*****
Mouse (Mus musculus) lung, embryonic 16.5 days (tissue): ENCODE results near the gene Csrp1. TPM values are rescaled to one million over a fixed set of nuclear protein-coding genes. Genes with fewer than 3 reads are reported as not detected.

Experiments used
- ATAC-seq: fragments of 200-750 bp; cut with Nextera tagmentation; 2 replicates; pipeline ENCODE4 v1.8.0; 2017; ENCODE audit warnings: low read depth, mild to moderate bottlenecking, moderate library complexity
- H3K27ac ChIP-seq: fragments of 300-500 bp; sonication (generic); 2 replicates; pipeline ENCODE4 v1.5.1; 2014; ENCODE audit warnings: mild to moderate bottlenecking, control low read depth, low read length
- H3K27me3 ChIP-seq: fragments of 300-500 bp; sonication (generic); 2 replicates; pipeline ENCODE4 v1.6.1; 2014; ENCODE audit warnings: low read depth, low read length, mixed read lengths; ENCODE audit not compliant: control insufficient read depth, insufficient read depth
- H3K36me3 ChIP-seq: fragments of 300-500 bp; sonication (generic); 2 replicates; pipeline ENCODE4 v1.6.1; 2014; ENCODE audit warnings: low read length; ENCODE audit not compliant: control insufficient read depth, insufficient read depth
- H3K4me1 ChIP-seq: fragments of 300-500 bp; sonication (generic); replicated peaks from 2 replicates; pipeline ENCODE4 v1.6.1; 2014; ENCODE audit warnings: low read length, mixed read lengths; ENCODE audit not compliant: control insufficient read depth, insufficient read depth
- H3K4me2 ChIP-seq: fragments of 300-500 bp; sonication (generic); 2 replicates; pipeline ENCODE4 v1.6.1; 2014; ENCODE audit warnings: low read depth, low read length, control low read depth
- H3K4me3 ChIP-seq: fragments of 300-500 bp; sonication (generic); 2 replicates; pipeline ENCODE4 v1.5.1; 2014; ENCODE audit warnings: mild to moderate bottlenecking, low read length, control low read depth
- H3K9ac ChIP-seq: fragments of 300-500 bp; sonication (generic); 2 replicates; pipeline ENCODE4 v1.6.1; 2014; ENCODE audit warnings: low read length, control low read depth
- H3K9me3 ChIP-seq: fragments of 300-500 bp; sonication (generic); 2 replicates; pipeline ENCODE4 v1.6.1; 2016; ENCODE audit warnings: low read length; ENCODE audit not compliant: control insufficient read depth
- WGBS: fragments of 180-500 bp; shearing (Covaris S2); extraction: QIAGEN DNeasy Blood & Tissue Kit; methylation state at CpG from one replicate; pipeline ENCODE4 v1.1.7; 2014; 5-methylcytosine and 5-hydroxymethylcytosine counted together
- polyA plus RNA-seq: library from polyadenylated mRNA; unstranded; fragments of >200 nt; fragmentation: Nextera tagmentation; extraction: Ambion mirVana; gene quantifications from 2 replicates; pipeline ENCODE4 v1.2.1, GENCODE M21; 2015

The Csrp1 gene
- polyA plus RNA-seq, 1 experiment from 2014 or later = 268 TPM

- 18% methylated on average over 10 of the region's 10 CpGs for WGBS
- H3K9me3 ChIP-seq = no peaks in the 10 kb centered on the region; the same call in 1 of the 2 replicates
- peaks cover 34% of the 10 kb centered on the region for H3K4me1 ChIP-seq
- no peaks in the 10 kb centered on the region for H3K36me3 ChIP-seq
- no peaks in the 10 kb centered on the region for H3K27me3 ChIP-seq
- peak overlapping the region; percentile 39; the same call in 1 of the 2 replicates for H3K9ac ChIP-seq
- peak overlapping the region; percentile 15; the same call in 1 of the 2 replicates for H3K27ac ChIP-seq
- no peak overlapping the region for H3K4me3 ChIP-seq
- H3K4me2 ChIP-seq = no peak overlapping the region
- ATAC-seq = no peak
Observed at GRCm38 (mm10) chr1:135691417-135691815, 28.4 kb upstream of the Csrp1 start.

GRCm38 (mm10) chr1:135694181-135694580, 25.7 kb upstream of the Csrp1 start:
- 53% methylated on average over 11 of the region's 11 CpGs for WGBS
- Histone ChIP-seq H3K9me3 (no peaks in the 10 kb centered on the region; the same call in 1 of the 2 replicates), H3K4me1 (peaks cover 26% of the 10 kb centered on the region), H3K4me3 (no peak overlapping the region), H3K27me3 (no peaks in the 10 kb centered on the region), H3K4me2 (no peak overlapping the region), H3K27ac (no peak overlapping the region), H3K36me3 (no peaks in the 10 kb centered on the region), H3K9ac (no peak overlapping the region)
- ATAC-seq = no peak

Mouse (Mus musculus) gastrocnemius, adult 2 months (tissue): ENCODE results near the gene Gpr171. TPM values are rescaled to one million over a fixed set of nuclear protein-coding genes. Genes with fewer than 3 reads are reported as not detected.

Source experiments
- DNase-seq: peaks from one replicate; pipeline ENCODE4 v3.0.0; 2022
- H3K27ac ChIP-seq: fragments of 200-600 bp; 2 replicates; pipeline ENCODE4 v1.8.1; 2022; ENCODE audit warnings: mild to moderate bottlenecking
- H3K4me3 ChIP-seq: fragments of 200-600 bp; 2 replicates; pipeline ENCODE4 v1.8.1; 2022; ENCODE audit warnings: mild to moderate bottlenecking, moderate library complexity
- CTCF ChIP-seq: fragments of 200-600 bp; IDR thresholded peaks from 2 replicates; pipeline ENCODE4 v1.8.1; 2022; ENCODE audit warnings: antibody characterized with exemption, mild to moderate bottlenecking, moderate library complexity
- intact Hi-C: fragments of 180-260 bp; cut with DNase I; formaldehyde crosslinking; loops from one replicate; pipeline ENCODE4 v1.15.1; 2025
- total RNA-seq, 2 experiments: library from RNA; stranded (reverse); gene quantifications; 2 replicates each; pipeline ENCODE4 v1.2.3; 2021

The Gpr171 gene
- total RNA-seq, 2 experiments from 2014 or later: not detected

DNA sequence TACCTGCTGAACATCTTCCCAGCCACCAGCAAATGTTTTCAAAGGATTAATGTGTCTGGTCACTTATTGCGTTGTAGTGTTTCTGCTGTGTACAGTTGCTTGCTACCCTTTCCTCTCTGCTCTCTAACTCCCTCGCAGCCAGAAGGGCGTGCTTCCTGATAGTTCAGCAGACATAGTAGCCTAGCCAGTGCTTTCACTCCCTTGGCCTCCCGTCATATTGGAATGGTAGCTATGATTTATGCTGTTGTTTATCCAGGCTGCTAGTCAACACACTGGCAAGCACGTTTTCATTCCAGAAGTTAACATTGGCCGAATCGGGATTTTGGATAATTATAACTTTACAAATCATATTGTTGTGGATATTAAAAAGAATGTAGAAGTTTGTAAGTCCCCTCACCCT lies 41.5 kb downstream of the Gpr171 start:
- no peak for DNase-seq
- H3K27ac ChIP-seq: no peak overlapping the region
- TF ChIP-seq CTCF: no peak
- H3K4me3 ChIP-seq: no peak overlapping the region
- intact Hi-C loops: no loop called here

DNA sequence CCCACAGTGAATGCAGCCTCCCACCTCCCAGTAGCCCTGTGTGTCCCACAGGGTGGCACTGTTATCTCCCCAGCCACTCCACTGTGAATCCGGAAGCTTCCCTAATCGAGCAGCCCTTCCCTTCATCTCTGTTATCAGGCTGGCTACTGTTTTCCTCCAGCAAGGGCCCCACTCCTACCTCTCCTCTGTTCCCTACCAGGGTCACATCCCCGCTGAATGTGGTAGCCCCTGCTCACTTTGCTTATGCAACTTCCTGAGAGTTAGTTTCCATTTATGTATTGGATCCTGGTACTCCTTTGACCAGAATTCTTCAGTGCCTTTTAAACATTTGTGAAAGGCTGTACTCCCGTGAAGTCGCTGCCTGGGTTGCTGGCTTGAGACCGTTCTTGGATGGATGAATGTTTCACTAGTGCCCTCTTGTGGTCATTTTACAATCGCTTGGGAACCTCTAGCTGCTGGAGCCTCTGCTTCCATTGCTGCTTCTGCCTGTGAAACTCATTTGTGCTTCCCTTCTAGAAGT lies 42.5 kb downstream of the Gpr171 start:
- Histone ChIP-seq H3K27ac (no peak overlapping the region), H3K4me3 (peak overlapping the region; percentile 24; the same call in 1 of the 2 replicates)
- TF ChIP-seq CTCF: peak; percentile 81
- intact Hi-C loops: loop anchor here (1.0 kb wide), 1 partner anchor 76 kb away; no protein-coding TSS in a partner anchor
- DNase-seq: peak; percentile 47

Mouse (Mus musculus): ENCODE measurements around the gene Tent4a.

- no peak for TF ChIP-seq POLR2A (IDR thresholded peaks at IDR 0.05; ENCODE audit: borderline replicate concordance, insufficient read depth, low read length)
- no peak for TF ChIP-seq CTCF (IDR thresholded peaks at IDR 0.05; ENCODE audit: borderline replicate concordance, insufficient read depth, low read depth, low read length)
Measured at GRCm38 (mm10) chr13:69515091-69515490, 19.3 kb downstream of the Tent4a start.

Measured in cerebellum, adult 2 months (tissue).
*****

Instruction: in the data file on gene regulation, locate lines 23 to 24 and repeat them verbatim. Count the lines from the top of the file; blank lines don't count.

- no peak overlapping the region for H3K4me3 ChIP-seq
- H3K4me2 ChIP-seq = no peak overlapping the region